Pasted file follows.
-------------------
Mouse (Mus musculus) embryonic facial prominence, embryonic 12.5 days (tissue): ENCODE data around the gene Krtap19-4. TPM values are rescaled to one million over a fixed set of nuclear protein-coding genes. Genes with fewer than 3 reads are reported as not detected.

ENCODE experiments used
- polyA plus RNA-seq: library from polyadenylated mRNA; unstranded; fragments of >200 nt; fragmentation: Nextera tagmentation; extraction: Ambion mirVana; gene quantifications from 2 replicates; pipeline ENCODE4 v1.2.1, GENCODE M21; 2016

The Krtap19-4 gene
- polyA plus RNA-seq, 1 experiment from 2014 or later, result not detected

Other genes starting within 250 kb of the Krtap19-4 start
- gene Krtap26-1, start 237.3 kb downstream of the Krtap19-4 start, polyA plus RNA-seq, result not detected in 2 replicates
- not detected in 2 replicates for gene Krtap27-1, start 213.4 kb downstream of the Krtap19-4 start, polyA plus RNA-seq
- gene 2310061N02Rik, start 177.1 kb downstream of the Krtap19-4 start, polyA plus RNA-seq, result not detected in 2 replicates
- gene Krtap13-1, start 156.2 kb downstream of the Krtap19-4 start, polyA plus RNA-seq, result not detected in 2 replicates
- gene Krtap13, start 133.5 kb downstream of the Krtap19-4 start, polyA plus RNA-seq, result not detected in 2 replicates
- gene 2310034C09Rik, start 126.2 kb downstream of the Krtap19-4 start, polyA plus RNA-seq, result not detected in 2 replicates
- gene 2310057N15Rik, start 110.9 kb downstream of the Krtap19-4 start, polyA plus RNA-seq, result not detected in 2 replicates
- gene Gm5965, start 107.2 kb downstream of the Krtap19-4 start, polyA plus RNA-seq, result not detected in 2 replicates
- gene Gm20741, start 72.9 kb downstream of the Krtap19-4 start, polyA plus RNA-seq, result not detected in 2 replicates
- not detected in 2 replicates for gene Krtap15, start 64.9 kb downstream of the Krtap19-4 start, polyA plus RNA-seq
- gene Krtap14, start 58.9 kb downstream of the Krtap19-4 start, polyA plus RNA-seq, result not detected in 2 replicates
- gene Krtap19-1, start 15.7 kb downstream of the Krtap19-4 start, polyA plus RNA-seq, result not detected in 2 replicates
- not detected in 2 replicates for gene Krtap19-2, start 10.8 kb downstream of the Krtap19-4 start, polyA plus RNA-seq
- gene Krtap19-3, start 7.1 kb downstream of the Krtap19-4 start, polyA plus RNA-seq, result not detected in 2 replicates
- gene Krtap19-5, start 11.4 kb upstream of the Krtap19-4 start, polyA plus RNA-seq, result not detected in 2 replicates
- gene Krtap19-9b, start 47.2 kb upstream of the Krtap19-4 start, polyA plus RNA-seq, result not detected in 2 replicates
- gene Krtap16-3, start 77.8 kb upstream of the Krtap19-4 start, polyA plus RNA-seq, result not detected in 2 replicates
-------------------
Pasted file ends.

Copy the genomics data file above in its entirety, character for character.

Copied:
Mouse (Mus musculus) embryonic facial prominence, embryonic 12.5 days (tissue): ENCODE data around the gene Krtap19-4. TPM values are rescaled to one million over a fixed set of nuclear protein-coding genes. Genes with fewer than 3 reads are reported as not detected.

ENCODE experiments used
- polyA plus RNA-seq: library from polyadenylated mRNA; unstranded; fragments of >200 nt; fragmentation: Nextera tagmentation; extraction: Ambion mirVana; gene quantifications from 2 replicates; pipeline ENCODE4 v1.2.1, GENCODE M21; 2016

The Krtap19-4 gene
- polyA plus RNA-seq, 1 experiment from 2014 or later, result not detected

Other genes starting within 250 kb of the Krtap19-4 start
- gene Krtap26-1, start 237.3 kb downstream of the Krtap19-4 start, polyA plus RNA-seq, result not detected in 2 replicates
- not detected in 2 replicates for gene Krtap27-1, start 213.4 kb downstream of the Krtap19-4 start, polyA plus RNA-seq
- gene 2310061N02Rik, start 177.1 kb downstream of the Krtap19-4 start, polyA plus RNA-seq, result not detected in 2 replicates
- gene Krtap13-1, start 156.2 kb downstream of the Krtap19-4 start, polyA plus RNA-seq, result not detected in 2 replicates
- gene Krtap13, start 133.5 kb downstream of the Krtap19-4 start, polyA plus RNA-seq, result not detected in 2 replicates
- gene 2310034C09Rik, start 126.2 kb downstream of the Krtap19-4 start, polyA plus RNA-seq, result not detected in 2 replicates
- gene 2310057N15Rik, start 110.9 kb downstream of the Krtap19-4 start, polyA plus RNA-seq, result not detected in 2 replicates
- gene Gm5965, start 107.2 kb downstream of the Krtap19-4 start, polyA plus RNA-seq, result not detected in 2 replicates
- gene Gm20741, start 72.9 kb downstream of the Krtap19-4 start, polyA plus RNA-seq, result not detected in 2 replicates
- not detected in 2 replicates for gene Krtap15, start 64.9 kb downstream of the Krtap19-4 start, polyA plus RNA-seq
- gene Krtap14, start 58.9 kb downstream of the Krtap19-4 start, polyA plus RNA-seq, result not detected in 2 replicates
- gene Krtap19-1, start 15.7 kb downstream of the Krtap19-4 start, polyA plus RNA-seq, result not detected in 2 replicates
- not detected in 2 replicates for gene Krtap19-2, start 10.8 kb downstream of the Krtap19-4 start, polyA plus RNA-seq
- gene Krtap19-3, start 7.1 kb downstream of the Krtap19-4 start, polyA plus RNA-seq, result not detected in 2 replicates
- gene Krtap19-5, start 11.4 kb upstream of the Krtap19-4 start, polyA plus RNA-seq, result not detected in 2 replicates
- gene Krtap19-9b, start 47.2 kb upstream of the Krtap19-4 start, polyA plus RNA-seq, result not detected in 2 replicates
- gene Krtap16-3, start 77.8 kb upstream of the Krtap19-4 start, polyA plus RNA-seq, result not detected in 2 replicates